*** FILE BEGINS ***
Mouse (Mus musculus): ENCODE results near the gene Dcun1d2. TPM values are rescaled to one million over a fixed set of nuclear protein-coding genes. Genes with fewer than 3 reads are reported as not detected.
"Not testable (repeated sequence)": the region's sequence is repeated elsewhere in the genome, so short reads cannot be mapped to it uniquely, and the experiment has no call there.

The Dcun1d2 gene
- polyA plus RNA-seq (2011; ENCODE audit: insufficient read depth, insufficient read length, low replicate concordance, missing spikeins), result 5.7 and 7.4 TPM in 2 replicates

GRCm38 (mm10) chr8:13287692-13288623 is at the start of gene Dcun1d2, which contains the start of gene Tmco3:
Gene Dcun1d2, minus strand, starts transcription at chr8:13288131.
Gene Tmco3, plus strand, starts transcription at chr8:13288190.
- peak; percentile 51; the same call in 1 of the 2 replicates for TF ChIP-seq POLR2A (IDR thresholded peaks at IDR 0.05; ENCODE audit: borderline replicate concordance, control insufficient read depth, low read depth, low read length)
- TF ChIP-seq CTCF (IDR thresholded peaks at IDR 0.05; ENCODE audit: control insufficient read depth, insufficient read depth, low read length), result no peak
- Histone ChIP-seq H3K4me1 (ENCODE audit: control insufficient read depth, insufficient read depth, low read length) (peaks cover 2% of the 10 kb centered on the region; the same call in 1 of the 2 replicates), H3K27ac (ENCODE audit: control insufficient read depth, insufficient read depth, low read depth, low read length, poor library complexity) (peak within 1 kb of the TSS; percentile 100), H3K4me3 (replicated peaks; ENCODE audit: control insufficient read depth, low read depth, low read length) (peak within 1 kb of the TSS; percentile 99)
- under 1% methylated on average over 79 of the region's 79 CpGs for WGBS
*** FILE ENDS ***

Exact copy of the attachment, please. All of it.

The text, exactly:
Mouse (Mus musculus): ENCODE results near the gene Dcun1d2. TPM values are rescaled to one million over a fixed set of nuclear protein-coding genes. Genes with fewer than 3 reads are reported as not detected.
"Not testable (repeated sequence)": the region's sequence is repeated elsewhere in the genome, so short reads cannot be mapped to it uniquely, and the experiment has no call there.

The Dcun1d2 gene
- polyA plus RNA-seq (2011; ENCODE audit: insufficient read depth, insufficient read length, low replicate concordance, missing spikeins), result 5.7 and 7.4 TPM in 2 replicates

GRCm38 (mm10) chr8:13287692-13288623 is at the start of gene Dcun1d2, which contains the start of gene Tmco3:
Gene Dcun1d2, minus strand, starts transcription at chr8:13288131.
Gene Tmco3, plus strand, starts transcription at chr8:13288190.
- peak; percentile 51; the same call in 1 of the 2 replicates for TF ChIP-seq POLR2A (IDR thresholded peaks at IDR 0.05; ENCODE audit: borderline replicate concordance, control insufficient read depth, low read depth, low read length)
- TF ChIP-seq CTCF (IDR thresholded peaks at IDR 0.05; ENCODE audit: control insufficient read depth, insufficient read depth, low read length), result no peak
- Histone ChIP-seq H3K4me1 (ENCODE audit: control insufficient read depth, insufficient read depth, low read length) (peaks cover 2% of the 10 kb centered on the region; the same call in 1 of the 2 replicates), H3K27ac (ENCODE audit: control insufficient read depth, insufficient read depth, low read depth, low read length, poor library complexity) (peak within 1 kb of the TSS; percentile 100), H3K4me3 (replicated peaks; ENCODE audit: control insufficient read depth, low read depth, low read length) (peak within 1 kb of the TSS; percentile 99)
- under 1% methylated on average over 79 of the region's 79 CpGs for WGBS